Pitzer Student Senate and Scripps Associated Students hosted a student forum Wednesday to discuss possible changes to the Keck Science Department in response to Claremont McKenna College’s anticipated withdrawal from the three-college organization.
About 30 students, four Keck faculty and Keck Dean Ulysses Sofia attended the forum, which was the first opportunity for student feedback since CMC’s announcement in October, according to senator Claire Wengrod PZ ’19, one of the forum organizers.
“Keck faculty have had a multitude of opportunities to share their concerns and to advocate for students,” Wengrod said, adding that there hasn’t been the same opportunity for Scripps and Pitzer students.
Wengrod, who spearheaded the event alongside Keon Rabbani PZ ’19 and Julia Kelly SC ’21, aimed to fill that gap by providing a space for students to ask questions and reimagine the future of Keck.
Students suggested institutional changes ranging from 24-hour swipe access to Keck to a shared governance model and better advising for students. Wengrod, who took notes on a whiteboard, plans to share the feedback with the extended Pitzer governance community.
“I’ll be reporting to Pitzer Faculty Executive Committee this Friday about the event and then again at our Student Senate meeting on Sunday,” she said.
In addition, Wengrod and Rabbani hope to create a student visioning committee and invite more collaboration between Keck students and faculty. Wengrod said she and Rabbani plan to hold a second forum in mid-April and create an online suggestion form for students who are unable to attend.
“The goal is to increase transparency throughout the transition,” she said. “The most important thing that came out of the event was that Keck students felt like they were being heard.”
Jackie McVay SC ’21 said she thought the forum was a valuable opportunity for students to weigh in on the future of Keck.
It was “a really good community exercise, because I actually got the chance to discuss with people I see all the time in classes and labs real issues we need to fix,” McVay said. “It really felt like a coming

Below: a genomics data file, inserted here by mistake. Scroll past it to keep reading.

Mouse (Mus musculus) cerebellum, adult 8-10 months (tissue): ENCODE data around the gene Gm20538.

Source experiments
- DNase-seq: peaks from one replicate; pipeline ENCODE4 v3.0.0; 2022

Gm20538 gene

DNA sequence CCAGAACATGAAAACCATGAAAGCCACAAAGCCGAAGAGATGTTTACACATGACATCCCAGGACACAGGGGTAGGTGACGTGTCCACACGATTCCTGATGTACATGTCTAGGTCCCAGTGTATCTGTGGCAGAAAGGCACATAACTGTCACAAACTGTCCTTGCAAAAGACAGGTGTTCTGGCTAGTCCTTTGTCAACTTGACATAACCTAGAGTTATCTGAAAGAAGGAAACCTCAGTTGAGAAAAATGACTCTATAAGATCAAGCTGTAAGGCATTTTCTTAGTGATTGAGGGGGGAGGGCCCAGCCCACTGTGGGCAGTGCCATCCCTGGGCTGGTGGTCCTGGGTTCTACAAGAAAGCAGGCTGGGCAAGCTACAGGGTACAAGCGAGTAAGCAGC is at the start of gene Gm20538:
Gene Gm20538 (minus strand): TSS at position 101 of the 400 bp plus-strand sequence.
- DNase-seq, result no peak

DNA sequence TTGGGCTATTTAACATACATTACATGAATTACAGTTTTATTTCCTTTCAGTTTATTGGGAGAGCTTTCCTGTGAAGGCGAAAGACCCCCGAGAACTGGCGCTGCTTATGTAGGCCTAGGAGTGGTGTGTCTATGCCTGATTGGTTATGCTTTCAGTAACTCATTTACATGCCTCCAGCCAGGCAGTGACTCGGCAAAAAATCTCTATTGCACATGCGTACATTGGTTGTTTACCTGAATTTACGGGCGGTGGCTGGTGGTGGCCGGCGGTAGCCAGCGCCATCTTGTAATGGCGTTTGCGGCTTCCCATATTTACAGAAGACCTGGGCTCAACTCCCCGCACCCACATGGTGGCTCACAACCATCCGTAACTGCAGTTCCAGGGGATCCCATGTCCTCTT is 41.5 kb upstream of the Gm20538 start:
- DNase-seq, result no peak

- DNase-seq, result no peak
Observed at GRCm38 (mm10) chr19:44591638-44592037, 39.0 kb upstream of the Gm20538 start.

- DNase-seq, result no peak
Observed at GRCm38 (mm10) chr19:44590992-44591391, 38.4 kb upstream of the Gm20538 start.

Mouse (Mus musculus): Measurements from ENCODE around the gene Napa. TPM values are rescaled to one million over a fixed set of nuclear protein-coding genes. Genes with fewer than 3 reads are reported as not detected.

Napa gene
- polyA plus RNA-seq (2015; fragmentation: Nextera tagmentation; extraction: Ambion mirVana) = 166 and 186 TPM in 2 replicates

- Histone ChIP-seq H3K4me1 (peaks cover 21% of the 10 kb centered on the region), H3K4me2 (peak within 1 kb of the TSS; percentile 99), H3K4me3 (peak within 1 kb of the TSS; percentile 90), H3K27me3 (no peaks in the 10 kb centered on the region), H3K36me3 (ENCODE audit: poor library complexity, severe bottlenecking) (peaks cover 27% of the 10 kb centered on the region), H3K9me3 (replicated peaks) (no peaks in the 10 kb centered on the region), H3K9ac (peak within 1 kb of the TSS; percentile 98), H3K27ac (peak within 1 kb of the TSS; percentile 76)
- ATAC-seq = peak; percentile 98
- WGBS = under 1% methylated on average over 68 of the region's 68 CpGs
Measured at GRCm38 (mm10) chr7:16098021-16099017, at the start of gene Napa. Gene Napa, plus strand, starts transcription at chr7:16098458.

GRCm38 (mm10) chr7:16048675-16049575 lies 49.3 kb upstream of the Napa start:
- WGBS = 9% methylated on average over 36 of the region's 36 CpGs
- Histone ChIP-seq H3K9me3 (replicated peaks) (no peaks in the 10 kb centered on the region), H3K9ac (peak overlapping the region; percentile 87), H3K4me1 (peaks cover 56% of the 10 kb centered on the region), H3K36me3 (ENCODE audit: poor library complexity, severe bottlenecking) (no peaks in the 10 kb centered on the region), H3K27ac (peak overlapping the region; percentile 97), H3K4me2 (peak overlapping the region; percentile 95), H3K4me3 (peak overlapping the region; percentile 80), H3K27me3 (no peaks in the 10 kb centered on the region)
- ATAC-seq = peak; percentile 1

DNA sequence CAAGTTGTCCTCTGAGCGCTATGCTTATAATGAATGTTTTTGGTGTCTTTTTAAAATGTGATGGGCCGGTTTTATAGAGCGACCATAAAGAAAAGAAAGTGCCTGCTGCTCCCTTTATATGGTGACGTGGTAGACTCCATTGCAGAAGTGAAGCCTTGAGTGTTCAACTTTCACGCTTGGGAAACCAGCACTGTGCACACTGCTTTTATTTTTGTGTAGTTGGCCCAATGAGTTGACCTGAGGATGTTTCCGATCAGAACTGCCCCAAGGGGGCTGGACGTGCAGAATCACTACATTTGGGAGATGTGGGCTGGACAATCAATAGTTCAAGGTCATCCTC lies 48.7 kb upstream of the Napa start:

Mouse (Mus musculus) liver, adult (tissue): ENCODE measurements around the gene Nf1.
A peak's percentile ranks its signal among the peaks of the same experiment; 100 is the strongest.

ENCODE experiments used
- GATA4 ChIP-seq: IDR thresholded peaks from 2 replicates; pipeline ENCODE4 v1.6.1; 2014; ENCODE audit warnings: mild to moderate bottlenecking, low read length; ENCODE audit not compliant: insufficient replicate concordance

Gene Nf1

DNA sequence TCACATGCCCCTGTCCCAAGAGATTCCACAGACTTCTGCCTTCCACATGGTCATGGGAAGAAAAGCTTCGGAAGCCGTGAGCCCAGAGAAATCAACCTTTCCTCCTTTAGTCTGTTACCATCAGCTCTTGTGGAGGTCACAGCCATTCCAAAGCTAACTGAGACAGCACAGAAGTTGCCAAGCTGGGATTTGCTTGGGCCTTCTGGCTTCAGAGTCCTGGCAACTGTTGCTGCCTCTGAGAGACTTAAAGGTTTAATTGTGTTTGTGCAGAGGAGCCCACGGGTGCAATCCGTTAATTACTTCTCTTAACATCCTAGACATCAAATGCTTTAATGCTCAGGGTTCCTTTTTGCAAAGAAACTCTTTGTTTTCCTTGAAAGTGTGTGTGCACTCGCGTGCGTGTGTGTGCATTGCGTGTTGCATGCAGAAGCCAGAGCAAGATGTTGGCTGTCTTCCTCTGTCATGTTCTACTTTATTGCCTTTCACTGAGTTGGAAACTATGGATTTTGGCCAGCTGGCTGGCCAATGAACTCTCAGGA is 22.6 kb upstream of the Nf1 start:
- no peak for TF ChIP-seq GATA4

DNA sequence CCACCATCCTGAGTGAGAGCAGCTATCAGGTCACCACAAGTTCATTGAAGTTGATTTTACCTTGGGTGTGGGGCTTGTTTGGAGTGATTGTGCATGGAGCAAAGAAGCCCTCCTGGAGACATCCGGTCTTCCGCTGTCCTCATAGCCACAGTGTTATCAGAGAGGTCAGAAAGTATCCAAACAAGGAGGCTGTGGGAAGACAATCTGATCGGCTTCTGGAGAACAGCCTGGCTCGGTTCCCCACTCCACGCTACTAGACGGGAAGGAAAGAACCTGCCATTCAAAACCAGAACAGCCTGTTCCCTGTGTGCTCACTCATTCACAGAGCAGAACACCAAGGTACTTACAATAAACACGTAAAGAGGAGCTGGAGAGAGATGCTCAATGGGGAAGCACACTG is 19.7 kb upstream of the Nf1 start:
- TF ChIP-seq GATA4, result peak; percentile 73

At the forum, students asked members of the Scripps-Pitzer Science Visioning Committee logistical questions for the first 30 minutes.
The committee was created shortly after CMC’s fall announcement, which shocked and dismayed students and faculty, and consists of Keck faculty members Nancy Williams, Lars Schmitz, Don McFarlane, Ethan Van Arman and Adam Landsberg.
Many students said they were worried about how CMC’s exit, which isn’t expected to occur for several years, would affect the number of faculty members at Keck, especially because many courses are already overenrolled. However, Sofia said she was confident Keck would be able to retain its faculty.
“We expect there to be some migration of faculty from the shared Pitzer-Scripps sciences over to CMC,” Sofia said. “It most likely won’t happen in a lump or in a short time span. There’s going to be a lot of planning.”
Landsberg, a physics professor at Keck, echoed Sofia, noting that students will have access to new faculty as CMC builds its department over the next four years. He also said class sizes will eventually decrease by a third, improving the faculty-to-student ratio.
“If anything, you should see an increase in opportunities, not a decrease,” he said.
Michelle Wang SC ’20, a chemistry major, remains optimistic about the changes.
“The initial separation will be messy and things seem confusing right now, but I genuinely think in the long run things will be better for everyone,” she said. “After the separation, I hope the new CMC and Scripps-Pitzer science programs will be better than Keck is now.”
Elinor Aspegren contributed reporting.